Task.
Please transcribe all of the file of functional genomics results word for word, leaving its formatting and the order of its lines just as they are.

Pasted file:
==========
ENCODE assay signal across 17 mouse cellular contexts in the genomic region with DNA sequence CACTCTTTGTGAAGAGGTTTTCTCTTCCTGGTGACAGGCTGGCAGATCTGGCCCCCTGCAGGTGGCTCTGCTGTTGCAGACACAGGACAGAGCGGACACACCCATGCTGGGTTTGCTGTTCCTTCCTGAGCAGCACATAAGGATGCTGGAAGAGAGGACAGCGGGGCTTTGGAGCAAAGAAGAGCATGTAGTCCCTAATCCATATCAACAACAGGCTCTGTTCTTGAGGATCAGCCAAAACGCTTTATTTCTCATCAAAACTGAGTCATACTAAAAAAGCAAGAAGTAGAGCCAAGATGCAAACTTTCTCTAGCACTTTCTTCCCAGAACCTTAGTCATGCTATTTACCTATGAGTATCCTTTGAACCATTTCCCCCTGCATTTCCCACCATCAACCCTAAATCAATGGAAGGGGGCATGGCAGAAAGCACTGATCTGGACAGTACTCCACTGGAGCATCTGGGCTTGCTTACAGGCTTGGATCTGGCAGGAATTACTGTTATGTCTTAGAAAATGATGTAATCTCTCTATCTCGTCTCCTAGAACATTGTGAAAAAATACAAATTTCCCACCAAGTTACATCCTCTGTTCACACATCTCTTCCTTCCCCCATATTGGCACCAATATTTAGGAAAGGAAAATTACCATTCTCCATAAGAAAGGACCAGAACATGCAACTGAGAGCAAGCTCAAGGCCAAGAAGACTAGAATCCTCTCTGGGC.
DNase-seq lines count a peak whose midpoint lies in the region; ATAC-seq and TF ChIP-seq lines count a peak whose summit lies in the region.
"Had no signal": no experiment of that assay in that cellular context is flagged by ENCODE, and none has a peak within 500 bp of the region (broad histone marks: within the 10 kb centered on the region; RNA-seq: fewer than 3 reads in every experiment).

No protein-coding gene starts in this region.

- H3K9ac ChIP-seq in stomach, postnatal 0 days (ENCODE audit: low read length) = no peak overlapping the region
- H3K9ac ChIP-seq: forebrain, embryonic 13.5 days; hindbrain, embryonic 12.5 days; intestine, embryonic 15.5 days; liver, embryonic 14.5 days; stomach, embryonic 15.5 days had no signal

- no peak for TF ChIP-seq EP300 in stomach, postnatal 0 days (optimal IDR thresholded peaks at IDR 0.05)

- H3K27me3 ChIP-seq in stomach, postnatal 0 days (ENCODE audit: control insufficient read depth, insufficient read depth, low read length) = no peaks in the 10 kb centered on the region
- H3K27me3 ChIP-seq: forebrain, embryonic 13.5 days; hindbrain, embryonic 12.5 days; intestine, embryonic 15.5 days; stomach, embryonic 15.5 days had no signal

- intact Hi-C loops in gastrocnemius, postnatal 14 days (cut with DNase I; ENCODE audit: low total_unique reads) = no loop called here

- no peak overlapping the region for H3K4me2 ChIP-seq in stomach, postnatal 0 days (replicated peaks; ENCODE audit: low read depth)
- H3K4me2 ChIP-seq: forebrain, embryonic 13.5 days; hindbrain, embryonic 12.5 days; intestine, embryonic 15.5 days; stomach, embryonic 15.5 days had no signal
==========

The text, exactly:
ENCODE assay signal across 17 mouse cellular contexts in the genomic region with DNA sequence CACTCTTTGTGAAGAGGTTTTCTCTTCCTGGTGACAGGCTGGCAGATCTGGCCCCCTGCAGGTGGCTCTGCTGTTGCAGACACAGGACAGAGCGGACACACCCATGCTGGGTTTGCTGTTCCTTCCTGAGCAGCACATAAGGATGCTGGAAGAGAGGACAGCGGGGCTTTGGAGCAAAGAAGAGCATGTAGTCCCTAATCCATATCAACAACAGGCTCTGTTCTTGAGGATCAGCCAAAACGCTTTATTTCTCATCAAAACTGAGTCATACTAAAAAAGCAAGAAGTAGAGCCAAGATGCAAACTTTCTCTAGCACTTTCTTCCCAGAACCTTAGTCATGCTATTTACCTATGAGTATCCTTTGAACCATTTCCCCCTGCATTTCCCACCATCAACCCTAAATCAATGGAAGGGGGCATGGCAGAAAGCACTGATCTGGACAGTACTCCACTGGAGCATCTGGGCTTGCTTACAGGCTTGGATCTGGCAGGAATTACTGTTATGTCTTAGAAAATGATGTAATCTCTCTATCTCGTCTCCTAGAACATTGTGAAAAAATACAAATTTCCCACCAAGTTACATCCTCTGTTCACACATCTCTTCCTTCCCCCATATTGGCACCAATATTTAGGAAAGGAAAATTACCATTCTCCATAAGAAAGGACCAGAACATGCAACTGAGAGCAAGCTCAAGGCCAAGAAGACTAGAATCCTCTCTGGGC.
DNase-seq lines count a peak whose midpoint lies in the region; ATAC-seq and TF ChIP-seq lines count a peak whose summit lies in the region.
"Had no signal": no experiment of that assay in that cellular context is flagged by ENCODE, and none has a peak within 500 bp of the region (broad histone marks: within the 10 kb centered on the region; RNA-seq: fewer than 3 reads in every experiment).

No protein-coding gene starts in this region.

- H3K9ac ChIP-seq in stomach, postnatal 0 days (ENCODE audit: low read length) = no peak overlapping the region
- H3K9ac ChIP-seq: forebrain, embryonic 13.5 days; hindbrain, embryonic 12.5 days; intestine, embryonic 15.5 days; liver, embryonic 14.5 days; stomach, embryonic 15.5 days had no signal

- no peak for TF ChIP-seq EP300 in stomach, postnatal 0 days (optimal IDR thresholded peaks at IDR 0.05)

- H3K27me3 ChIP-seq in stomach, postnatal 0 days (ENCODE audit: control insufficient read depth, insufficient read depth, low read length) = no peaks in the 10 kb centered on the region
- H3K27me3 ChIP-seq: forebrain, embryonic 13.5 days; hindbrain, embryonic 12.5 days; intestine, embryonic 15.5 days; stomach, embryonic 15.5 days had no signal

- intact Hi-C loops in gastrocnemius, postnatal 14 days (cut with DNase I; ENCODE audit: low total_unique reads) = no loop called here

- no peak overlapping the region for H3K4me2 ChIP-seq in stomach, postnatal 0 days (replicated peaks; ENCODE audit: low read depth)
- H3K4me2 ChIP-seq: forebrain, embryonic 13.5 days; hindbrain, embryonic 12.5 days; intestine, embryonic 15.5 days; stomach, embryonic 15.5 days had no signal